Why EU Law Claims Supremacy

Lindeboom, J., 2018, In : Oxford Journal of Legal Studies. 38, 2, p. 328-356

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This article explores the conception of law that underlies the case law of the Court of Justice of the European Union (CJEU), building on Opinion 2/13 on EU accession to the European Convention on Human Rights (ECHR) as a topical example. Joxerramon Bengoetxea’s metaphor of the CJEU being a ‘Dworkinian court’ fails to explain fundamental aspects of the Court’s case law which are incompatible with Dworkin’s theory of law. Instead, the CJEU is committed to an EU legal system which conforms to Joseph Raz’s theory of the necessary conditions for legal systems: comprehensiveness, openness and a claim of supremacy. Within this paradigm, the supremacy claim of EU law is in need of demystification because it is inherent to any legal system. Paradoxically, while Opinion 2/13 suggests that the EU should be given special treatment in its accession to the ECHR, the Court’s underlying conception of the EU legal system is essentially mimetic of the typical characteristics of national legal systems. This mimetic nature of the EU legal system entails a dissociation between the political and the legal nature of the EU: while the EU is certainly not a state, its legal system is no different from national legal systems.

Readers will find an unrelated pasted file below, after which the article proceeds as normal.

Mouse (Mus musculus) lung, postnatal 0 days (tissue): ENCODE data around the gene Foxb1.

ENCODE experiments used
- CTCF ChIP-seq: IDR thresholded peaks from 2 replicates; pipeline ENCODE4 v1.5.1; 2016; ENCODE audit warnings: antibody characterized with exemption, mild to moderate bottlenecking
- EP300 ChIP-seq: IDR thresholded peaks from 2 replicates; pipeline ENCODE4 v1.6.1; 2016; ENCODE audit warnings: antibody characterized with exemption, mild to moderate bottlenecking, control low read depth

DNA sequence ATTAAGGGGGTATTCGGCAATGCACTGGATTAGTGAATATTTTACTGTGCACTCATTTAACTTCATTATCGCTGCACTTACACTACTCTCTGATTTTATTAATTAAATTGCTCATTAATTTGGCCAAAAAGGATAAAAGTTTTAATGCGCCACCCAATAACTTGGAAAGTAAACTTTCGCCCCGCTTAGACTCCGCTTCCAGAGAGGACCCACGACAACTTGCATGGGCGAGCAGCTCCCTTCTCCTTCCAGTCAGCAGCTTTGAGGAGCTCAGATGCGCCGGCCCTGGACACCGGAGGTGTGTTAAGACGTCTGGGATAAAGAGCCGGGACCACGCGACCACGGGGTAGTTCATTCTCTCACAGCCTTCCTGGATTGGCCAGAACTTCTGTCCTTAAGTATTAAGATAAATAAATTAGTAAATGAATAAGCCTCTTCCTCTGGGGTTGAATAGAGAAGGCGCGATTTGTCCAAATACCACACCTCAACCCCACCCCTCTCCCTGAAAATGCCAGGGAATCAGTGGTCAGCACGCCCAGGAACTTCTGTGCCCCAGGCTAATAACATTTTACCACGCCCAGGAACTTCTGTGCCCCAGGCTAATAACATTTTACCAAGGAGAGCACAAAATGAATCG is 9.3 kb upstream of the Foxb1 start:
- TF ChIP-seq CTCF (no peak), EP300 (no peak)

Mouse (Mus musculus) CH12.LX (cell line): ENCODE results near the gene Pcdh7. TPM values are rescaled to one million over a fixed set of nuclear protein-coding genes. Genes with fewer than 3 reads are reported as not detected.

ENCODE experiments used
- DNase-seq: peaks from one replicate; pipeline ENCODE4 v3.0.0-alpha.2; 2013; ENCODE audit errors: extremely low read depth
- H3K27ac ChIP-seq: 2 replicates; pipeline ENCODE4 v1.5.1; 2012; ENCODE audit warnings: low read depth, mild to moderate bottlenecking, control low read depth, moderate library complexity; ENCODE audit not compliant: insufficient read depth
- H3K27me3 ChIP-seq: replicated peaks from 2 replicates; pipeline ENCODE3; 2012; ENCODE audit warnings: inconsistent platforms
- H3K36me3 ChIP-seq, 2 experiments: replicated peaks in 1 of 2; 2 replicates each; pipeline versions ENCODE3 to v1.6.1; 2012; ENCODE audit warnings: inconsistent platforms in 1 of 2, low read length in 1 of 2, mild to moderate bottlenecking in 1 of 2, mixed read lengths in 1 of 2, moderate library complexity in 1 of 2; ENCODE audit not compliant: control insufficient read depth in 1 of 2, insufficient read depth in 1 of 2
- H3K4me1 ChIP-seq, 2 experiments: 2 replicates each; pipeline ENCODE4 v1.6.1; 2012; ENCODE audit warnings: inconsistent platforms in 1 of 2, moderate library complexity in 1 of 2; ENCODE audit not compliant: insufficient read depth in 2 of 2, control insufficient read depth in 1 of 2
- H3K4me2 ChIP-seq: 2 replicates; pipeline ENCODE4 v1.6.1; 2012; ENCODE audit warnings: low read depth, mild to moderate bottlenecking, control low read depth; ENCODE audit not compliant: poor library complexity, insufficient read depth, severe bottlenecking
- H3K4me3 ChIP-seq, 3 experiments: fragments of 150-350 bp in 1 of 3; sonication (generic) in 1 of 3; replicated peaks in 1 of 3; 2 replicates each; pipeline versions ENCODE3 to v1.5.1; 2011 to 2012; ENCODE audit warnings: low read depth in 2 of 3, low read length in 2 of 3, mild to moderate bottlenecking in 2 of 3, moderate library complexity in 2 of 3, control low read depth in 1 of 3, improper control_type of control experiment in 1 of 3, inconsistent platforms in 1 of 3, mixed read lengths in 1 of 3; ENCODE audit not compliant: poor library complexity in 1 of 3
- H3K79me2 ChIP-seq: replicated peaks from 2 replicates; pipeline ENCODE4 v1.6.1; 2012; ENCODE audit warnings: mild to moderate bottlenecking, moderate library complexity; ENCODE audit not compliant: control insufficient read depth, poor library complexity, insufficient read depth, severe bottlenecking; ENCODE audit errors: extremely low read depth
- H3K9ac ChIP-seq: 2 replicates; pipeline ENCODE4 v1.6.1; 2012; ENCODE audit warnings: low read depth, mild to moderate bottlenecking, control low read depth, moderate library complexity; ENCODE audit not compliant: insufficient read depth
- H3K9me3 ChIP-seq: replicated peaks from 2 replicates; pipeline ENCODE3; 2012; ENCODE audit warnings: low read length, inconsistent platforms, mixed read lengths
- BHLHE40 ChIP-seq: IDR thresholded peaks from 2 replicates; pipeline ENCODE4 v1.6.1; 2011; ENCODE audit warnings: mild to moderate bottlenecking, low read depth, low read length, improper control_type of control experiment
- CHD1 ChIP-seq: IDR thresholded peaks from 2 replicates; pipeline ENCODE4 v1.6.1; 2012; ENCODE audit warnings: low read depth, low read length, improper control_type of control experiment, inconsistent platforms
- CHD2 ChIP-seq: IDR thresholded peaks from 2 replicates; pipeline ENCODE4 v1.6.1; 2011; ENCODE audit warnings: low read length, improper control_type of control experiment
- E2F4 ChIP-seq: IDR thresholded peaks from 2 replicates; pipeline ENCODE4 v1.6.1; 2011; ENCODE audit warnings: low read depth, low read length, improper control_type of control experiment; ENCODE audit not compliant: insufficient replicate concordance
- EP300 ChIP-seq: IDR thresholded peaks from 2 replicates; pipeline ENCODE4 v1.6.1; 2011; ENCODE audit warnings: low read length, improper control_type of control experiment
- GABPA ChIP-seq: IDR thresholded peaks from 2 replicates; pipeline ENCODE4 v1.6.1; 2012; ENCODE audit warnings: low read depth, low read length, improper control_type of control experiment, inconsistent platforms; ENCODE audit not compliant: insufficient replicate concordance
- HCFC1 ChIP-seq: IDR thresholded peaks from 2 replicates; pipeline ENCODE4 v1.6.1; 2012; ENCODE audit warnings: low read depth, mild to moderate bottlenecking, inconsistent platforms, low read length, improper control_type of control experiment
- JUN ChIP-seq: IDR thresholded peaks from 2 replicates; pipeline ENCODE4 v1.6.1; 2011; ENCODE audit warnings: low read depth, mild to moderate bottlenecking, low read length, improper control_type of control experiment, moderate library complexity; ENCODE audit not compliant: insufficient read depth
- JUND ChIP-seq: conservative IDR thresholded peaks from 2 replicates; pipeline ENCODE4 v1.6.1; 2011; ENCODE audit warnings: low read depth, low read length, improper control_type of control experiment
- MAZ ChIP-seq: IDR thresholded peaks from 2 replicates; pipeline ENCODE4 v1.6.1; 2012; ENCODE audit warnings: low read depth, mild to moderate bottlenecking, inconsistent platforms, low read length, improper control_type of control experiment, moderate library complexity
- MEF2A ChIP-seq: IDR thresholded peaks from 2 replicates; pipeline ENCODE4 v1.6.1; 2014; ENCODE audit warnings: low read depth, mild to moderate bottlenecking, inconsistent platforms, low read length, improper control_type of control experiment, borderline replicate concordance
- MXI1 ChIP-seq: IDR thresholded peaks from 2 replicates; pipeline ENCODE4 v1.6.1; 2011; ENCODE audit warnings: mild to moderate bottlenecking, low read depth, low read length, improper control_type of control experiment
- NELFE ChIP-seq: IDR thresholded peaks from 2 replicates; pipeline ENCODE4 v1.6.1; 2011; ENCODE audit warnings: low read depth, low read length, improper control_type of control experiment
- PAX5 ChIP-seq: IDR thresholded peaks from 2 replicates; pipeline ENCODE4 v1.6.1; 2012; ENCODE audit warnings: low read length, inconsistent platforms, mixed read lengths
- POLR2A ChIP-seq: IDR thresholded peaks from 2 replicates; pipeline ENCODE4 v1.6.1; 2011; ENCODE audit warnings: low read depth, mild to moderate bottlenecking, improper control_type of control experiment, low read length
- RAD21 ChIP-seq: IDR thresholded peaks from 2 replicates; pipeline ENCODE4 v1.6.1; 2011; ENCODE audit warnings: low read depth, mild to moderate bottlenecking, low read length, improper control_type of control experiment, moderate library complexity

Original languageEnglish
Pages (from-to)328-356
JournalOxford Journal of Legal Studies
Issue number2
Publication statusPublished - 2018


  • EU law, Opinion 2/13, Dworkin, Raz, legal systems, legal pluralism, NATIONAL IDENTITY, EUROPEAN-UNION, COHERENCE, CHARTER, MELLONI, COURT

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